The Bahamas is a constitutional democracy whose head of state is the Queen of the United Kingdom, Queen Elizabeth II. The queen’s representative in the country’s government is the governor-general who is appointed on the cabinet’s advice. The legal and political traditions of the Bahamas follow closely those found in the UK as well as the Westminster system. The country is a member of the Commonwealth of Nations in the Commonwealth realm.

The Parliamentary Registration Department is responsible for running the country’s elections which take place in a parliamentary democracy’s framework. A parliamentary commissioner is the head of the Parliamentary Registration Department. In the Bahamian national elections, voter turnout has been generally high since independence. The commissioner who is responsible for voter registration is chosen by the governor-general. The country had a low voter turnout of 87.9% in 1987 but the participation numbers grew, resulting in a 98.5% turnout in 1997. The country also has an Electoral Broadcasting Council whose responsibilities entail making sure that media report is not biased towards any party.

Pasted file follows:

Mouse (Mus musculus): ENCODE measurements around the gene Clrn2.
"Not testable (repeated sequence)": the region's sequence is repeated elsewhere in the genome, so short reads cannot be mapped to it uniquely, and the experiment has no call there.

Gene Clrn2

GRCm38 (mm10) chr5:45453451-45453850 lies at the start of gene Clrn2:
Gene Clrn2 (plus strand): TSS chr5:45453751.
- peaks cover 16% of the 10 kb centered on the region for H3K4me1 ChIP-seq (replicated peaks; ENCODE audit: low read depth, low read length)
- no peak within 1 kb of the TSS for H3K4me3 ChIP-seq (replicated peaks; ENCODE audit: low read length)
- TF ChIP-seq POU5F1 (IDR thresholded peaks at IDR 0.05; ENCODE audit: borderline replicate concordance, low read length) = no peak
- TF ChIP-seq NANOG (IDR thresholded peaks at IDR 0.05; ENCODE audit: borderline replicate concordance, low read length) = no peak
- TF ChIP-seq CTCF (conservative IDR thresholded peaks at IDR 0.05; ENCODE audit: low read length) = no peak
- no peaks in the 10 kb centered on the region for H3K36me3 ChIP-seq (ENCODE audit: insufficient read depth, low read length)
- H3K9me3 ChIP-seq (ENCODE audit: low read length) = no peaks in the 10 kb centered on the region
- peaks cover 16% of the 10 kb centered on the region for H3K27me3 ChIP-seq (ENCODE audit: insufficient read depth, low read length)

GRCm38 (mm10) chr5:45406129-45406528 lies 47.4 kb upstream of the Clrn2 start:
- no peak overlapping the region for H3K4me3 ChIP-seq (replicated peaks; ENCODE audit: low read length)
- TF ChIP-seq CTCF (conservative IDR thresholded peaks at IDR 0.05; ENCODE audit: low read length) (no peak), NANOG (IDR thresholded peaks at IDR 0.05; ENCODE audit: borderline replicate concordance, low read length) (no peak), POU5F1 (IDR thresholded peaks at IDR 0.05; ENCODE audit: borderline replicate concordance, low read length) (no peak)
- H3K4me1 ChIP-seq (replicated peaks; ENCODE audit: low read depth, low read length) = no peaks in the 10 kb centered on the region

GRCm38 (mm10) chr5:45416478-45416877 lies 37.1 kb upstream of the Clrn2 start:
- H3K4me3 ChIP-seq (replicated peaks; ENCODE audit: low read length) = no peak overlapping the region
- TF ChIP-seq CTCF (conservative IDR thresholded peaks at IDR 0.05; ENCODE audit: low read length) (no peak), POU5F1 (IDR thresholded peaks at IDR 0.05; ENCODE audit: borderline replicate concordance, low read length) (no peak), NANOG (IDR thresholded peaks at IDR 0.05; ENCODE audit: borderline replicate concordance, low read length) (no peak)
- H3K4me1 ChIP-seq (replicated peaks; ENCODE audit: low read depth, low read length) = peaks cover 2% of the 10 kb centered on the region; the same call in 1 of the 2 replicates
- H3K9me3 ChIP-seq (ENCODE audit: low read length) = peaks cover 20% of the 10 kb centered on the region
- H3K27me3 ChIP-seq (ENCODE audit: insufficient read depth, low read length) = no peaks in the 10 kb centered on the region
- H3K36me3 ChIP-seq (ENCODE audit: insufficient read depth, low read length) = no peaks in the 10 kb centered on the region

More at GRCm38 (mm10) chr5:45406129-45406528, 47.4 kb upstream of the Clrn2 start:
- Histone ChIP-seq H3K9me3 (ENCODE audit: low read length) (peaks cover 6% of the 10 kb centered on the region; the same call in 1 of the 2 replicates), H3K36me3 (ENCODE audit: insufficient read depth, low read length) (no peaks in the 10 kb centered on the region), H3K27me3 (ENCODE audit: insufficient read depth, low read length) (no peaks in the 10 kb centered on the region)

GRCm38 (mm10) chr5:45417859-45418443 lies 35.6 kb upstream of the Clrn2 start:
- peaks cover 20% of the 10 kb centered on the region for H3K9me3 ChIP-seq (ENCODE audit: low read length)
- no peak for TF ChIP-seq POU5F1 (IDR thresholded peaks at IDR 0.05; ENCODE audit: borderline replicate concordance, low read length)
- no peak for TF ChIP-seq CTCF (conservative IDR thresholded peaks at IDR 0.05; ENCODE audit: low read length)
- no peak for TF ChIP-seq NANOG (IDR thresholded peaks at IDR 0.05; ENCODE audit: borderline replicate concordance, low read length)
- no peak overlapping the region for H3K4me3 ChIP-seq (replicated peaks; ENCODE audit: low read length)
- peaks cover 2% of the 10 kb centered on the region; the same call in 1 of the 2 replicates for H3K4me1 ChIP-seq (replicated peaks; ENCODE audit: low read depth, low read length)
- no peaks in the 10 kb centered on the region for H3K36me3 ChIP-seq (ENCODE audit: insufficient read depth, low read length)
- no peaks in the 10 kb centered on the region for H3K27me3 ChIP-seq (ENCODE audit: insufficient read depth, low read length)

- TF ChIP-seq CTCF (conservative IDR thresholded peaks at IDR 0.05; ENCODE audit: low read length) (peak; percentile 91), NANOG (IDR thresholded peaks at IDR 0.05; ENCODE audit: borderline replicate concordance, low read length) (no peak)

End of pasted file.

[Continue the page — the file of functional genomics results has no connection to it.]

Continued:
The parliament currently sits at the national capital which is based in Nassau. The official residency of the Bahamian governor-general is known as Government House and is located in Nassau. The residence was completed in 1806 and is built atop Mount Fitzwilliam. There is no official residence of the prime minister, but the government has plans of building one within the city of Nassau.

Major political parties of the Bahamas include the Democratic National Alliance, the Landslide National Movement, the Free National Movement, and the Progressive Liberal Party.

This page was last modified on May 1st, 2018

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